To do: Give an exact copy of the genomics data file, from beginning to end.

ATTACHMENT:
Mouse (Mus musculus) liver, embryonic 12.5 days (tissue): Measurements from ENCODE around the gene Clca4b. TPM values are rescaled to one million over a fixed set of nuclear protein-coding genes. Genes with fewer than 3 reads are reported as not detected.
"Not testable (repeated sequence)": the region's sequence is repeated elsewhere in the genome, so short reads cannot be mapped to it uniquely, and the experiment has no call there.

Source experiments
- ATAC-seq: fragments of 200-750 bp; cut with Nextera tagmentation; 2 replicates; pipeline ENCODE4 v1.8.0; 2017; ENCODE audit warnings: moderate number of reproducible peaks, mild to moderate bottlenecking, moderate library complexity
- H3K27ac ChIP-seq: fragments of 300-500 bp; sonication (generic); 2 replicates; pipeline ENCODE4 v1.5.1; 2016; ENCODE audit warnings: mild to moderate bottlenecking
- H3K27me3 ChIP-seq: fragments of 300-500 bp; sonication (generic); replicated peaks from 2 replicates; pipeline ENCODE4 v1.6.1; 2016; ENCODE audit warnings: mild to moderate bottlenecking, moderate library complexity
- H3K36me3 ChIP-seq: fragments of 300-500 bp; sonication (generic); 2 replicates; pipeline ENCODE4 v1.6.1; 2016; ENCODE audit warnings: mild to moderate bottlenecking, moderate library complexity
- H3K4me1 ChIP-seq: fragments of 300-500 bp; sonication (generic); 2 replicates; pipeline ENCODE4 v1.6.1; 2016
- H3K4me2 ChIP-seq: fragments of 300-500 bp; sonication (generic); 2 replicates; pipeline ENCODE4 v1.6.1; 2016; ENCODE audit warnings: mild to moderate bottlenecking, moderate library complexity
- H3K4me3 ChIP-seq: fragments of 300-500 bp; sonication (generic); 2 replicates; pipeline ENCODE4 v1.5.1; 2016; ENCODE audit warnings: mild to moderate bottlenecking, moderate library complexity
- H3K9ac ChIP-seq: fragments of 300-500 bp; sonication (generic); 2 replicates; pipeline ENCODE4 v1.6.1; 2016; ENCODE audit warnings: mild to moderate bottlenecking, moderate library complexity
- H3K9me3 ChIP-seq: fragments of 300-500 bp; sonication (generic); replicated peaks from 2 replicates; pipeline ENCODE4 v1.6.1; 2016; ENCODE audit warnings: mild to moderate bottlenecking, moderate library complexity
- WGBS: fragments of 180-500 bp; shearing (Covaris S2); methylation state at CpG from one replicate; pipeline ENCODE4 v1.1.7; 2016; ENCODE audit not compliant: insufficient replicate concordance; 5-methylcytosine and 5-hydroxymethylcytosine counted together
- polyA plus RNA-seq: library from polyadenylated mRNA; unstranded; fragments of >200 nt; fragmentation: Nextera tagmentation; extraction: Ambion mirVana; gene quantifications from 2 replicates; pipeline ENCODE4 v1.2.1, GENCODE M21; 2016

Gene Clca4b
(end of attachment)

Mouse (Mus musculus) liver, embryonic 12.5 days (tissue): Measurements from ENCODE around the gene Clca4b. TPM values are rescaled to one million over a fixed set of nuclear protein-coding genes. Genes with fewer than 3 reads are reported as not detected.
"Not testable (repeated sequence)": the region's sequence is repeated elsewhere in the genome, so short reads cannot be mapped to it uniquely, and the experiment has no call there.

Source experiments
- ATAC-seq: fragments of 200-750 bp; cut with Nextera tagmentation; 2 replicates; pipeline ENCODE4 v1.8.0; 2017; ENCODE audit warnings: moderate number of reproducible peaks, mild to moderate bottlenecking, moderate library complexity
- H3K27ac ChIP-seq: fragments of 300-500 bp; sonication (generic); 2 replicates; pipeline ENCODE4 v1.5.1; 2016; ENCODE audit warnings: mild to moderate bottlenecking
- H3K27me3 ChIP-seq: fragments of 300-500 bp; sonication (generic); replicated peaks from 2 replicates; pipeline ENCODE4 v1.6.1; 2016; ENCODE audit warnings: mild to moderate bottlenecking, moderate library complexity
- H3K36me3 ChIP-seq: fragments of 300-500 bp; sonication (generic); 2 replicates; pipeline ENCODE4 v1.6.1; 2016; ENCODE audit warnings: mild to moderate bottlenecking, moderate library complexity
- H3K4me1 ChIP-seq: fragments of 300-500 bp; sonication (generic); 2 replicates; pipeline ENCODE4 v1.6.1; 2016
- H3K4me2 ChIP-seq: fragments of 300-500 bp; sonication (generic); 2 replicates; pipeline ENCODE4 v1.6.1; 2016; ENCODE audit warnings: mild to moderate bottlenecking, moderate library complexity
- H3K4me3 ChIP-seq: fragments of 300-500 bp; sonication (generic); 2 replicates; pipeline ENCODE4 v1.5.1; 2016; ENCODE audit warnings: mild to moderate bottlenecking, moderate library complexity
- H3K9ac ChIP-seq: fragments of 300-500 bp; sonication (generic); 2 replicates; pipeline ENCODE4 v1.6.1; 2016; ENCODE audit warnings: mild to moderate bottlenecking, moderate library complexity
- H3K9me3 ChIP-seq: fragments of 300-500 bp; sonication (generic); replicated peaks from 2 replicates; pipeline ENCODE4 v1.6.1; 2016; ENCODE audit warnings: mild to moderate bottlenecking, moderate library complexity
- WGBS: fragments of 180-500 bp; shearing (Covaris S2); methylation state at CpG from one replicate; pipeline ENCODE4 v1.1.7; 2016; ENCODE audit not compliant: insufficient replicate concordance; 5-methylcytosine and 5-hydroxymethylcytosine counted together
- polyA plus RNA-seq: library from polyadenylated mRNA; unstranded; fragments of >200 nt; fragmentation: Nextera tagmentation; extraction: Ambion mirVana; gene quantifications from 2 replicates; pipeline ENCODE4 v1.2.1, GENCODE M21; 2016

Gene Clca4b